Updated: Jun 1, 2022
Grandma Sesame Street Challenge: Create…
“Abby Cadabby Magic Wand and Hair Poufs for granddaughter’s 2nd birthday celebration.” That was my challenge. After some online research, especially at Pinterest, since 2 months ago I had never heard of Abby Cadabby, I found the pin below.
In case you haven’t heard of Abby Cadabby, Abby is a little fairy on Sesame Street. She has stolen my granddaughter’s heart, for sure. Abby AND Elmo, that is. The link to which the picture below at Pinterest links is no good…hence I only had these pictures for guidance.
I purchased 1/2 yard of each of 3 different tulles at JoAnn’s Fabrics. A dark purple, light purple, and fuchsia hot pink. I then cut them into 5″ squares and laid them out, alternating colors in 3 stacks: 1 for the wand, and 1 for each of the 2 poufs. I also had purchased a feather boa with the hot pink color, so I layered in some feathers – but I can tell you that it seems that those will quickly fall out.
Shape the Layers
It was obvious to me that simply tying each stack in the center would yield too much bulk in the center. So – I cut shape into each stack. See that shaping below. Doing this radically reduced the bulk in the centers. I believe I had 4 sets of 3 layers – so a total of 12 layers of tulle in each stack. Note, I used soft TULLE, not net.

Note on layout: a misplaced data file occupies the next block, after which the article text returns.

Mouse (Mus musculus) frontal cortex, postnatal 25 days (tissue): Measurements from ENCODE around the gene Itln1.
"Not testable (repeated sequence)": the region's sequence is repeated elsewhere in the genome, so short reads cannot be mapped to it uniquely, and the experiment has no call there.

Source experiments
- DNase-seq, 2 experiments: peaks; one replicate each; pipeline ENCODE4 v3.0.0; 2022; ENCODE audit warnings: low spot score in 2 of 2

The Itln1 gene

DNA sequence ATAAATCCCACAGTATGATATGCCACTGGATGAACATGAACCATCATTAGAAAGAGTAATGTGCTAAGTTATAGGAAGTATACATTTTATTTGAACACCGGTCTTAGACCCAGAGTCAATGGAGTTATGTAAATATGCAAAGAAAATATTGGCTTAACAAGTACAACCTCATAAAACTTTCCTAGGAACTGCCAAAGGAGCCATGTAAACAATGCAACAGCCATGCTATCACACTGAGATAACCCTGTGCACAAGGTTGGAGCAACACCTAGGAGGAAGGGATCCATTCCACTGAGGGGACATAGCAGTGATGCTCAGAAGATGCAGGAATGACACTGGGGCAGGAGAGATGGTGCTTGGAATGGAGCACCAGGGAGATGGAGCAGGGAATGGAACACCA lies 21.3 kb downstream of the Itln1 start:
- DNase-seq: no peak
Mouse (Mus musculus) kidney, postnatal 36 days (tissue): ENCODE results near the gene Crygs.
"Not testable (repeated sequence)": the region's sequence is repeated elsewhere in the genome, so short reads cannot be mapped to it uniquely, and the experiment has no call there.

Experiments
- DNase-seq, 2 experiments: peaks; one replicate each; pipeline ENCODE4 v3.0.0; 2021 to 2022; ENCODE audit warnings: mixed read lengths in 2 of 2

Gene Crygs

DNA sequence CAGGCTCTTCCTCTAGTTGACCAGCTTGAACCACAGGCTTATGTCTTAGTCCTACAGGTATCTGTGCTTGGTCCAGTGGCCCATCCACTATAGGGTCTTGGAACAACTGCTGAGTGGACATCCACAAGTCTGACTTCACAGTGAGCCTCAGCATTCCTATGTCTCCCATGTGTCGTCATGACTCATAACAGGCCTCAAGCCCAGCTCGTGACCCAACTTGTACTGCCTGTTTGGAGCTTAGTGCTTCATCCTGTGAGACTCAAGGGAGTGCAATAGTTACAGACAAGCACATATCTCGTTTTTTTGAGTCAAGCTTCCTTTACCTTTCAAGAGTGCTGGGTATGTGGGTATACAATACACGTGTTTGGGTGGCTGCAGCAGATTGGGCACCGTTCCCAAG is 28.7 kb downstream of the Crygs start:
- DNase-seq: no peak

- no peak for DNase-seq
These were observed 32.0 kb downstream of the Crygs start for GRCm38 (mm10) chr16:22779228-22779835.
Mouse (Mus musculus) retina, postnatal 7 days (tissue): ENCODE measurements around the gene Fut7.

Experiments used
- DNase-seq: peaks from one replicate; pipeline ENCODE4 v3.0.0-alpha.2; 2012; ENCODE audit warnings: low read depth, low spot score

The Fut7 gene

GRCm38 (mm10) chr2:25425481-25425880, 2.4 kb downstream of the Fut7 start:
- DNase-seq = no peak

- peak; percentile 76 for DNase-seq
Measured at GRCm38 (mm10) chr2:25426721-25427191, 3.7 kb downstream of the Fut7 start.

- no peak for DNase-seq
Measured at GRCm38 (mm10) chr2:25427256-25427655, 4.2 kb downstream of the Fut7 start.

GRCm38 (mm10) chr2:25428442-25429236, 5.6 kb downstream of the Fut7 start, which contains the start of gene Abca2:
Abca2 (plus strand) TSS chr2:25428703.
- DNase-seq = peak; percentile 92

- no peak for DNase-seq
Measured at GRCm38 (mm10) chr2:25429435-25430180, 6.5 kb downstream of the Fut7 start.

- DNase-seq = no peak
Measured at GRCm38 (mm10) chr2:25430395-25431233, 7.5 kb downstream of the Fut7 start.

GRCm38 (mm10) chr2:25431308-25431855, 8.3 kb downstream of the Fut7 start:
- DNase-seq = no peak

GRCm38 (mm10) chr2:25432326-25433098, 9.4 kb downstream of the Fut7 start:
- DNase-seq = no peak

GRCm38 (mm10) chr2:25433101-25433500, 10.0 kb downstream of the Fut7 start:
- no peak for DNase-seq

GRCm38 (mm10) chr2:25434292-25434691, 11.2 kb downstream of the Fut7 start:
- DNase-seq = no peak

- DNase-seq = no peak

Wand Base – a Toilet Tube
Since this 2-year-old has a new baby sister (7 weeks), I knew that though I needed a wand base that was stiff, it also needed to be flexible so as to not become a weapon! A natural choice would have been a dowel rod – but I felt that was dangerous. It took the Manager at a Home Depot some thinking to come up with escorting me to the toilet plumbing parts to find the flexible yet stiff tube that you see below. I was especially happy because of the circular end at the top – yielding more surface area to which to glue/tie the pouf part of the Wand.
Wrapping the Wand
After creating and tightly tying the Wand Pouf, I got out my glue gun, and secured it to the wide end of the ‘tubing’, twisting and tying the long ends of the center ribbon don the length of the tube. See the picture below…
I was amazed at how much ribbon it took to wrap the tube. I added glue along the inside of the ribbon as I did this, squeezing it all quite tightly as I wrapped. In the picture below, you can see that I flipped some of the lowermost layers of tulle downwards, and wrapped ribbon around ABOVE those layers to conceal the very top of the tubing. This worked REALLY well, and I highly recommend doing this!
The tube is 18″ long, and I realized the minute my sweet granddaughter picked it up, that I should have cut it down to more like 12″.